The idea of a public museum in Luxembourg dates back to the late eighteenth century. In 1845, Luxembourg historians and archaeologists founded the Organisation for Research and Conservation of Historic Buildings in the Grand Duchy of Luxembourg. This organisation took care of a collection of antiques, previously established as part of the Grand Ducal Athenaeum. In 1868, a royal decree founded the Grand Ducal Institute, which included a history section responsible for the conservation of archaeological and historical collections.
Various stages followed from 1874 to 1922, when the museum project became a reality through the acquisition of the Collart - de Scherff mansion, located at the Fish Market.
1845-1922 Collections without a museum
From 1845 onwards, the Organisation for the Preservation and Restoration of Historical Monuments began to establish numismatic collections, followed by archaeological and historical collections, which in 1868 became the historical section of the Grand Ducal Institute. It continued to propose to the government that its collections be made available for a new museum, but such proposals were rejected.
Between 1893 and 1922 several projects were planned, including the exhibition of certain art collections of the city of Luxembourg. As their funding was not assured, none of these projects ever saw the light of day.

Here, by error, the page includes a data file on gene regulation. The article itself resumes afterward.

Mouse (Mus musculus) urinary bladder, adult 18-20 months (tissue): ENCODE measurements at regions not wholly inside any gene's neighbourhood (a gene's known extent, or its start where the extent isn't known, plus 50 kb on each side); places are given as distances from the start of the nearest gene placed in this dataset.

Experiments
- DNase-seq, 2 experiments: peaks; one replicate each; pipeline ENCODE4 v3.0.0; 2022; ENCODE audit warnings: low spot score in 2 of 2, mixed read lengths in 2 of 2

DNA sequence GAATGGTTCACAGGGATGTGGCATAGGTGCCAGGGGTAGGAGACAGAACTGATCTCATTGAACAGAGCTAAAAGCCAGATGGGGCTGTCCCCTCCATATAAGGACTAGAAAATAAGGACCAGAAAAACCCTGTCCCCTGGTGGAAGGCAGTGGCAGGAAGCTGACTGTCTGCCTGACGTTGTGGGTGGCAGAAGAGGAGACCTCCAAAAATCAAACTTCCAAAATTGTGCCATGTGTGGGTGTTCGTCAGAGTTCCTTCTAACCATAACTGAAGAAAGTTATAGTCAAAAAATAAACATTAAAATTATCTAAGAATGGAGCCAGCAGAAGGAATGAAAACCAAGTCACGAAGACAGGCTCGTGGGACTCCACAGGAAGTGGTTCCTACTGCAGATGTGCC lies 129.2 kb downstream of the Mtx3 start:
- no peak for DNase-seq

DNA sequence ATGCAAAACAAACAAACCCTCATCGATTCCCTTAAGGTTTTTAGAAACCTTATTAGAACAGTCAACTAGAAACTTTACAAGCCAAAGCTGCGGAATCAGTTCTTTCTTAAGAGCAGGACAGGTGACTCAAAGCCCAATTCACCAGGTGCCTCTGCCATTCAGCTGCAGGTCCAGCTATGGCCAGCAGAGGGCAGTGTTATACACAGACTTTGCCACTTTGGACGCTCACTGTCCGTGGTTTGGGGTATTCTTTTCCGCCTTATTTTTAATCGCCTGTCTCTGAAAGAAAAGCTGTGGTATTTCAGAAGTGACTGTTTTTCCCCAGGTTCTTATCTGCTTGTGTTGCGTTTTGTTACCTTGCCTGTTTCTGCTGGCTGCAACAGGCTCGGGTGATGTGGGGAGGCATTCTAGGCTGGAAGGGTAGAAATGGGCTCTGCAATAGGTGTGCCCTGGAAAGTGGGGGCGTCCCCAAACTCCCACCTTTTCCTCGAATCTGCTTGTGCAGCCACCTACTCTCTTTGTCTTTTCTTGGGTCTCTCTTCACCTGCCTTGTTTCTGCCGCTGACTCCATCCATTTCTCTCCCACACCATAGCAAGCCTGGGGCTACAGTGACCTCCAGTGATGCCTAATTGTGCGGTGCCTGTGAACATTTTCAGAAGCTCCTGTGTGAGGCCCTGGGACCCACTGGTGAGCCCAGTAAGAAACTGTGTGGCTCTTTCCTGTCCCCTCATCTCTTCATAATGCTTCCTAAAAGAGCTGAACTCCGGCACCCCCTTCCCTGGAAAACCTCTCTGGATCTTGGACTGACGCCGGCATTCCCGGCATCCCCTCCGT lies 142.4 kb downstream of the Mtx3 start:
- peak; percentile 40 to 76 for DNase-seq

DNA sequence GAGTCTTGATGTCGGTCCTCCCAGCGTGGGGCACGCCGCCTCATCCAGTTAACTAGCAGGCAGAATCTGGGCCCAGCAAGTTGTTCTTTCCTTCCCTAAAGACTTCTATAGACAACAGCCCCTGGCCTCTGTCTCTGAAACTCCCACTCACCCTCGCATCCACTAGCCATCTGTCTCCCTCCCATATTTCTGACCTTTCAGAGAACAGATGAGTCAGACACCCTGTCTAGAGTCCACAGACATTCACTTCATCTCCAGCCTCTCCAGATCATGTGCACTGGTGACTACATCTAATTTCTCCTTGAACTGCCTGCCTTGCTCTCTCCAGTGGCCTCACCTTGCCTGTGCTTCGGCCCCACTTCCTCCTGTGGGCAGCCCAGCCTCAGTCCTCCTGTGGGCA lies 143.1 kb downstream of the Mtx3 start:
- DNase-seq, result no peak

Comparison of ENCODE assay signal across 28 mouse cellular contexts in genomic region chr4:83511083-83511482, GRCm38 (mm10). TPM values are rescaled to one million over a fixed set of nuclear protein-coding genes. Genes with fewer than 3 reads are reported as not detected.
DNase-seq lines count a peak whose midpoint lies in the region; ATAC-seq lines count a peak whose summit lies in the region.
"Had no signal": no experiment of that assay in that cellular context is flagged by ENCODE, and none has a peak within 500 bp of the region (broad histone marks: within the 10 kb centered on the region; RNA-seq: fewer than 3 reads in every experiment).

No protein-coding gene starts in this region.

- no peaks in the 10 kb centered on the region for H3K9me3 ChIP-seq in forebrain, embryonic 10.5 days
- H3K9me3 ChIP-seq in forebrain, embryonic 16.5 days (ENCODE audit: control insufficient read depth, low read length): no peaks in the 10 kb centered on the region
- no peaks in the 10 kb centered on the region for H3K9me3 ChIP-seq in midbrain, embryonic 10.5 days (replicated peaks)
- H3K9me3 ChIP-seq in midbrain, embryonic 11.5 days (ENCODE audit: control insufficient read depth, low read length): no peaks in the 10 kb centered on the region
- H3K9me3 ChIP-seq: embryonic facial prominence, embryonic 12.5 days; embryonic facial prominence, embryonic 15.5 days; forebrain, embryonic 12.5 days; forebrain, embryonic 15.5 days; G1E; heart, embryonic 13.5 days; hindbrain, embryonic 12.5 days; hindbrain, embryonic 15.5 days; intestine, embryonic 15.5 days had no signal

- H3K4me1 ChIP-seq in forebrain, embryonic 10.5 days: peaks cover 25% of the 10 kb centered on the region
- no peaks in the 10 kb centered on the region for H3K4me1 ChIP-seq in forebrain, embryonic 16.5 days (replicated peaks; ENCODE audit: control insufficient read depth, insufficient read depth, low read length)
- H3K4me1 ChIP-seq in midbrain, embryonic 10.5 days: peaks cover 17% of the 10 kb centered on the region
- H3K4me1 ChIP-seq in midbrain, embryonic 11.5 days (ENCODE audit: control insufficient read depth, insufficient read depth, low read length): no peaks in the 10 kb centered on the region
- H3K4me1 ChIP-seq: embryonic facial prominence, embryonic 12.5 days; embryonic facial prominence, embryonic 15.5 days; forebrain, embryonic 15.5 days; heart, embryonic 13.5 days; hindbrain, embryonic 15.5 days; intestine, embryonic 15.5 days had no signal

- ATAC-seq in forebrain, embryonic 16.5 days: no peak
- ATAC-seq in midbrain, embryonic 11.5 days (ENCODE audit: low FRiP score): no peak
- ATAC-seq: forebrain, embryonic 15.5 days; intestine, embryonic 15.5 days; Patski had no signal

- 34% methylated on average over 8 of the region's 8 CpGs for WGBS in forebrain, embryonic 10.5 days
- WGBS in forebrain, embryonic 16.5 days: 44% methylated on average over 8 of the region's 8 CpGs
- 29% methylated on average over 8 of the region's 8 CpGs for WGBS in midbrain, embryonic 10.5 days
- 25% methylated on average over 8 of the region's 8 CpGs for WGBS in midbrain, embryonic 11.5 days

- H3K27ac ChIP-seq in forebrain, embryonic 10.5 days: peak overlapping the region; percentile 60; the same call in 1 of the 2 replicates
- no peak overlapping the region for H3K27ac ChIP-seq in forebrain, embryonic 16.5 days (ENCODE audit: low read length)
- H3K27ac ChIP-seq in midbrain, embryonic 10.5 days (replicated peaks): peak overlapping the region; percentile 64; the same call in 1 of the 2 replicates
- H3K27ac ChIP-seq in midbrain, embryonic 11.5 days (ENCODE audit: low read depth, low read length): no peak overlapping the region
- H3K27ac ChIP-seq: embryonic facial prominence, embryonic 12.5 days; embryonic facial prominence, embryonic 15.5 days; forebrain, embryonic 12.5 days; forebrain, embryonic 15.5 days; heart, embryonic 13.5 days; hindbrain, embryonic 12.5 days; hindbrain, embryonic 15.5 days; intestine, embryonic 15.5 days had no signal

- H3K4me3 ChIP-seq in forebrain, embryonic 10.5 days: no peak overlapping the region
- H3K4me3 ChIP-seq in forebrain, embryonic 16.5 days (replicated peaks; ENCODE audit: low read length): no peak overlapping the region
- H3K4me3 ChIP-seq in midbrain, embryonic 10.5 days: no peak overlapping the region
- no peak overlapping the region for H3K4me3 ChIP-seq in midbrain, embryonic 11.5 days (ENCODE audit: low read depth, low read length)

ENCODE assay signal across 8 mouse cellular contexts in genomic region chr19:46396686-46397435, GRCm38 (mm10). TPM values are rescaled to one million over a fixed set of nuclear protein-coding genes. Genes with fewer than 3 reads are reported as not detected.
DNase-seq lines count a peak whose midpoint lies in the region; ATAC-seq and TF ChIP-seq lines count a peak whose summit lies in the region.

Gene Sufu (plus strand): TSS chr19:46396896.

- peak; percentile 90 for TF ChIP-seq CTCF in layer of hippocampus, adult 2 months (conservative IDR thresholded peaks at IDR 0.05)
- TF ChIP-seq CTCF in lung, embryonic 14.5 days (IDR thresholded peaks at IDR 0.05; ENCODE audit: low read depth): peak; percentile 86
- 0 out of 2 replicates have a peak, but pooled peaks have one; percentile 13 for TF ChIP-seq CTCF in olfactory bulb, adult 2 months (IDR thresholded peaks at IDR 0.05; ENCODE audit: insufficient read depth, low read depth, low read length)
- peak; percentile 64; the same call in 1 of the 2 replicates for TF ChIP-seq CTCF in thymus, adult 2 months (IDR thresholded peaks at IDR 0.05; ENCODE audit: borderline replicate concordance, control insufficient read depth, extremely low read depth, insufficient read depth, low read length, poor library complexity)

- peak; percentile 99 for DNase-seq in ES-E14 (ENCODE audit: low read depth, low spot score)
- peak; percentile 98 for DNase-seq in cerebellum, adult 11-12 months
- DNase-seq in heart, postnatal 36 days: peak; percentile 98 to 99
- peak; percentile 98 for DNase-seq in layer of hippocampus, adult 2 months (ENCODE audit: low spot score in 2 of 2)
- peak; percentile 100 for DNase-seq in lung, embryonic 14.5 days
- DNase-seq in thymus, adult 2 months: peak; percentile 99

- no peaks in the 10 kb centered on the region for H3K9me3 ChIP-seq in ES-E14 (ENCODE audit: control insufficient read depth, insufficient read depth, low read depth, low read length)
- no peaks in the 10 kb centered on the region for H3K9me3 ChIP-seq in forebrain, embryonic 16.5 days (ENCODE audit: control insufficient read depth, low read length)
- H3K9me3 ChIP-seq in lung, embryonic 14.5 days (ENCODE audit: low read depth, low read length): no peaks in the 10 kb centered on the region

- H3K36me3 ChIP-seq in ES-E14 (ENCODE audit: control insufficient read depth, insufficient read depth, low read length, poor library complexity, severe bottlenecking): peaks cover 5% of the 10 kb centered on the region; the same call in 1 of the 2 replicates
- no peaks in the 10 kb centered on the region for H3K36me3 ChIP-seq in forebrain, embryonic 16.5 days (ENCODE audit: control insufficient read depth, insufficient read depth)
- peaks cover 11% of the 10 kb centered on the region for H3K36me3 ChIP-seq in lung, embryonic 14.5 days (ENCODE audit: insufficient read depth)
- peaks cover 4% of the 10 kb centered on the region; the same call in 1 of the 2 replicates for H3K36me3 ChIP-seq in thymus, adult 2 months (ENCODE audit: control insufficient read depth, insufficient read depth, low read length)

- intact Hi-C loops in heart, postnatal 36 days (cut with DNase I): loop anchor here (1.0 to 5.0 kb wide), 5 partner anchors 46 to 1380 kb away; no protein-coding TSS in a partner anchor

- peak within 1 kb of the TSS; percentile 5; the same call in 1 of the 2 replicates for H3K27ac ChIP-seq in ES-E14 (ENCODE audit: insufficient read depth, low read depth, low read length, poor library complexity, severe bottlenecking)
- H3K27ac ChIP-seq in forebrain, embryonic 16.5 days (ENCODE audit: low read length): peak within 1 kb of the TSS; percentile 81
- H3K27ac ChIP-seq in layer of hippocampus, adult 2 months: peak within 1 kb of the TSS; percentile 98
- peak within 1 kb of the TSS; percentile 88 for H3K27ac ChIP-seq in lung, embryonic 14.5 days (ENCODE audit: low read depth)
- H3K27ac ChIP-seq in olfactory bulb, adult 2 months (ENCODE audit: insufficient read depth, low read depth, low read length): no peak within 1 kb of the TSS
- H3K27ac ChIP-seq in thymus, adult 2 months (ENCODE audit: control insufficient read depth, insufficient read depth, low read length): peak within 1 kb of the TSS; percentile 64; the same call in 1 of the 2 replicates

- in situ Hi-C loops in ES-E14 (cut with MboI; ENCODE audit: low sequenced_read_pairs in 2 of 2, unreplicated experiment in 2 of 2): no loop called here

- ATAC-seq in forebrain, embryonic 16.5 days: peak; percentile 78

1922-1939 From projects to a museum
In 1922 the government finally bought the Collart - de Scherff mansion at the Fish Market in order to turn it into a museum, with conversion work beginning two years later. Delayed by funding problems, the work was not completed until 1939, coinciding with the centennial celebration of the independence of Luxembourg. It took a century to see the independent Grand Duchy equip itself with a museum!
The Second World War, however, broke out before the museum's inauguration, meaning that the collections - barely installed - had to be placed in safe locations.
1940-1946 From the Landesmuseum Luxemburg to the State Museums
The Nazi occupiers developed ambitious plans as part of their policy of Germanisation: the museum had to become a showcase of German culture and German "Volkstum". The considerable extensions of the buildings envisaged by the Nazi leaders, however, were restrained by the course of the war and from 1943 the collections had to be deposited in a safe place.
After the war, the majority of the collections were safely returned to the museum, which opened its doors to the public in 1946.